In 1818 Mr John Summer moved into Bladon with his pony and cart and set up as an egg merchant. He attended the markets in Oxford and Witney and became very well known in the area. The nearest Methodist Chapel was at Freeland and every Sunday morning at 6am, John Sumner and his wife used to walk there for a class meeting, John carrying the baby and his wife carrying a lantern. Soon after moving in to the village, John Summer started opening his own small cottage on Sunday evenings for anyone who wanted to join him and his family to read from the bible and to sing a few hymns.
By the late 1830s, John Sumner and his friends felt that the class meetings and evening services at the cottage were becoming somewhat crowded and they began to talk about building a chapel. Despite the harsh economic climate at the time, they worked hard and collected money, the Duchess of Marlborough assisting them with a generous donation of £2 2s.
When the chapel was built, the Bladon Methodist Church had about 69 members. On census Sunday in 1851 the attendance at the morning service was recorded at 42 adults and 56 children while in the evening 94 adults and 30 children were present. In the late 1850s numbers fell, probably because of competition from Primitive Methodists who started holding meetings of their own from 1857 onwards.
In the 1860s attendance figures increased sharply and in 1866 a gallery was errected by Mr Bayliss, the village carpenter at a cost of £54 11s 7d. However, even with the gallery, the congregations became so crowded that in order to secure a seat at the evening service it was necessary to arrive a quarter of an hour beforehand.
The lack of space became so acute that a meeting was called to consider the possibility of building an extention to the chapel. After much discussion, Mr Joseph Adams, who was chairing the meeting, suggested that a new chapel should be built and he offered to donate a site next to the existing chapel and also give £25 to the building fund.
The new building was designed by Mr Ranger, a London architect and Mr Bartlett, a builder from Bloxham was contracted to do the construction work. On 17th July 1877 the foundation stones were laid and within three months the new building had been completed. It had cost just over £500.
In 1904 a vestry and a kitchen were added at a cost of £220. The next major work on the building did not take place for another 70 years when, in 1977, the church was totally refurbished. This involved replacing the fixed wooden pews with comfortable movable seating and the entrance was given a new look by replacing the solid partitioning with glass. The building was also carpeted.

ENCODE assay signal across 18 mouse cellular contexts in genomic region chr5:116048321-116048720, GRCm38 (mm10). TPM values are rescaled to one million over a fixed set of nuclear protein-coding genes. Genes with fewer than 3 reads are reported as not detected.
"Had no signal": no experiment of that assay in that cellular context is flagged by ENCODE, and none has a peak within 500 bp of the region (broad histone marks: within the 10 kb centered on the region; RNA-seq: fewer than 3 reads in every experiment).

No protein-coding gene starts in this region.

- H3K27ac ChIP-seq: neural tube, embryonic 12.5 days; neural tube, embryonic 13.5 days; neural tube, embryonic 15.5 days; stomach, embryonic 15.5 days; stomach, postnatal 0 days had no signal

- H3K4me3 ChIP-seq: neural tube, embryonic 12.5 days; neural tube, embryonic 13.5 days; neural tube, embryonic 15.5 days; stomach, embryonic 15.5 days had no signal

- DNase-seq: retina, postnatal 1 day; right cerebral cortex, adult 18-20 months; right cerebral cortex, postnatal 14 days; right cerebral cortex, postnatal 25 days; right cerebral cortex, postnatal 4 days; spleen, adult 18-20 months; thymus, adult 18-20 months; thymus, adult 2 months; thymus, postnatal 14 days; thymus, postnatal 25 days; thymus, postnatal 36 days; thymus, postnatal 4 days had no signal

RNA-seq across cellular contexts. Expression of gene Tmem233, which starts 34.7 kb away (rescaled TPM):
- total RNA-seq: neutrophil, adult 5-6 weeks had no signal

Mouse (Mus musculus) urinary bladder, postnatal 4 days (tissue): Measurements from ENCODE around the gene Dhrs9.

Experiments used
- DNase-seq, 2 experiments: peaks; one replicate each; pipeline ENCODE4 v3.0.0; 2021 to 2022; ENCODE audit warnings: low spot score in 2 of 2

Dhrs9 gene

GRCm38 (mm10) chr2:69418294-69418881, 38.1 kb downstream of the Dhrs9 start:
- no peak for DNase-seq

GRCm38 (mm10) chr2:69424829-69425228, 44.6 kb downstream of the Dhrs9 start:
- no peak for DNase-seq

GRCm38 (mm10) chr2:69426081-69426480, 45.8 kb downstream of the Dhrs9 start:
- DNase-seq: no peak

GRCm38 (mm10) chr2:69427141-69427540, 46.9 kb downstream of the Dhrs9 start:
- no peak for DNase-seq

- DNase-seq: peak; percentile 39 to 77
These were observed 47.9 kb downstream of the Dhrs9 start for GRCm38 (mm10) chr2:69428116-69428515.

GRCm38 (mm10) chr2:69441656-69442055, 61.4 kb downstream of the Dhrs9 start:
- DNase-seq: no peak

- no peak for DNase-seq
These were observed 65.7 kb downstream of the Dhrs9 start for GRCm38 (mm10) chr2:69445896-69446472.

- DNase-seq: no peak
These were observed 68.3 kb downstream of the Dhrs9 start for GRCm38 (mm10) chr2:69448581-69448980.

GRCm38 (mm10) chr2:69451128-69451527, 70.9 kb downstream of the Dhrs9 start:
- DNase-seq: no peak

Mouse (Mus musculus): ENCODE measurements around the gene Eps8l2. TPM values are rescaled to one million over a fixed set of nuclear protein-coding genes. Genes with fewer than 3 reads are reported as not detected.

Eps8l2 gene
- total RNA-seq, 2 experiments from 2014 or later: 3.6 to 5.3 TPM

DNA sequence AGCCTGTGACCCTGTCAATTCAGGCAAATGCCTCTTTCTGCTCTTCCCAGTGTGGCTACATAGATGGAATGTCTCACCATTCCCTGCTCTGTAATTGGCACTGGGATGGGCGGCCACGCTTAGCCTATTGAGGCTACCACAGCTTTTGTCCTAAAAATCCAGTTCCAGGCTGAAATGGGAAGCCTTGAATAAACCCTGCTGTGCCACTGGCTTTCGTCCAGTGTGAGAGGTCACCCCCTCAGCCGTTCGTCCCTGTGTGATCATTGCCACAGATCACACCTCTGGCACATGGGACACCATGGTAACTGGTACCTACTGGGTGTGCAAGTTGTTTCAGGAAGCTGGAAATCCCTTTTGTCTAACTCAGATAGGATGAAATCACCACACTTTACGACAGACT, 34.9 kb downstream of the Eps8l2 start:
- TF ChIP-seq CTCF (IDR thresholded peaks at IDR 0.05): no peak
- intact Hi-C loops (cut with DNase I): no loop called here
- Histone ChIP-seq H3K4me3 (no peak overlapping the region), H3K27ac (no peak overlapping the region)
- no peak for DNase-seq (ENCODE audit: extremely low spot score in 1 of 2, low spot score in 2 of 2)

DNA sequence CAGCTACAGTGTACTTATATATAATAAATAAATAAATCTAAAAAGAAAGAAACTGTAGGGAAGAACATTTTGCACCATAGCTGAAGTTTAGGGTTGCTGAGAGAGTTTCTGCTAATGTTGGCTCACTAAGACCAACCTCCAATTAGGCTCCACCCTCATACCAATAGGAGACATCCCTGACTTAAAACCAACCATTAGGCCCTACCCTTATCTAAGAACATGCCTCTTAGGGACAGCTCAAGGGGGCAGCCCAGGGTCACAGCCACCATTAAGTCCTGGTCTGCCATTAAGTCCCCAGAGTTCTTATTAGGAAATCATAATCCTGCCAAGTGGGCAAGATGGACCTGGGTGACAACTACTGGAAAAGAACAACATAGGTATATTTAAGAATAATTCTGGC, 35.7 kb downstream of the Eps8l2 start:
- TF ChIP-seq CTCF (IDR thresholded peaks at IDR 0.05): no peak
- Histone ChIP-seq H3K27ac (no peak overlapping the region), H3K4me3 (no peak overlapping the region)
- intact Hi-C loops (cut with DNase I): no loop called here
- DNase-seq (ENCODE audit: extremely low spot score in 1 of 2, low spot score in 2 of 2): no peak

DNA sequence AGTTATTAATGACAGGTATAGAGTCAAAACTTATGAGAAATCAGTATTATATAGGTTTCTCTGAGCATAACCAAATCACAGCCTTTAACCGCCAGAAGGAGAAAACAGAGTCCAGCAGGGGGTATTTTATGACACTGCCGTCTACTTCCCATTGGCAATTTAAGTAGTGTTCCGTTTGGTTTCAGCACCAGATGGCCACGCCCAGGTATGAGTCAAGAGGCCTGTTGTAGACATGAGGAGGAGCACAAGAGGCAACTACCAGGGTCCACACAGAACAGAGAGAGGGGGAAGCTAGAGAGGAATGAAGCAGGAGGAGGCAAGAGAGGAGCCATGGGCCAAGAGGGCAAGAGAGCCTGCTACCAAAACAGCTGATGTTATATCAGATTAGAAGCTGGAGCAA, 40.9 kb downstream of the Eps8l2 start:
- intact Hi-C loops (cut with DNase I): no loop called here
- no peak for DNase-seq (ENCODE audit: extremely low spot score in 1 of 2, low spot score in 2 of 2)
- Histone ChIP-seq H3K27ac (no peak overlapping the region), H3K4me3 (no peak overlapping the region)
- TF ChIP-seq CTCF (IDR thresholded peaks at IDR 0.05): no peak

In 1986 it was necessary to re-floor the building. The opportunity was also taken to renovate the organ. The organ was originally a gift from the Grimmett family. Mr Grimmett was an early Bladon Methodist who emigrated to Canada. In 1912, many years later, his three sons returned to Bladon and were most disappointed with the condition of the organ. Together they donated £200 for a new one.
In 1843 a chapel (which is now known as the 'schoolroom') was built, at the cost of £144 3s 8d. It had an earthen floor, the seating consisted of long benches with a single back rail and candles and rushlights were the only form of artificial light. During the services the words of the hymns would be read out two lines at a time for the benefit of those who couldn't read or who couldn't afford a hymn book. The singing at all the services was lead by the Sunday School Superintendant and class leader, Mr Davison Harris, because there was no organ or musical instruments in the chapel.
Mr Davison Harris
Mr John Fryer and his wife - he was a local preacher for over 50 years.
The opening service took place on Thursday 30th October 1877 to a full congregation. This was followed by tea in the old chapel to which 200 people attended. Then at 6 o'clock, The Reverend Alexander McAulay, ex-president of the Wesleyan conference led the evening service where, despite the bad weather that day, there were such large numbers of people that many couldn't fit in. An article from The Oxford Times described the new church as 'the best village place of worship in the Oxford circuit'. It added that the modern lean back seats were 'extremely comfortable' and the building was 'lofty and well ventilated'.
Mr George Adams and his wife Mary - son of Joseph Adams who gave land for the church
The meeting unanimously accepted his proposak and another £68 had been promised before the meeting broke up. Most of the subscribers were agricultural labourers who earned only ten to eleven shillings per week and their donations represented several weeks wages, a very great sacrifice on their part.
Mr and Mrs John Tolley - class leaders at the turn of the centuary
Mr H Robinson - Sunday School Superintendant for 38 years.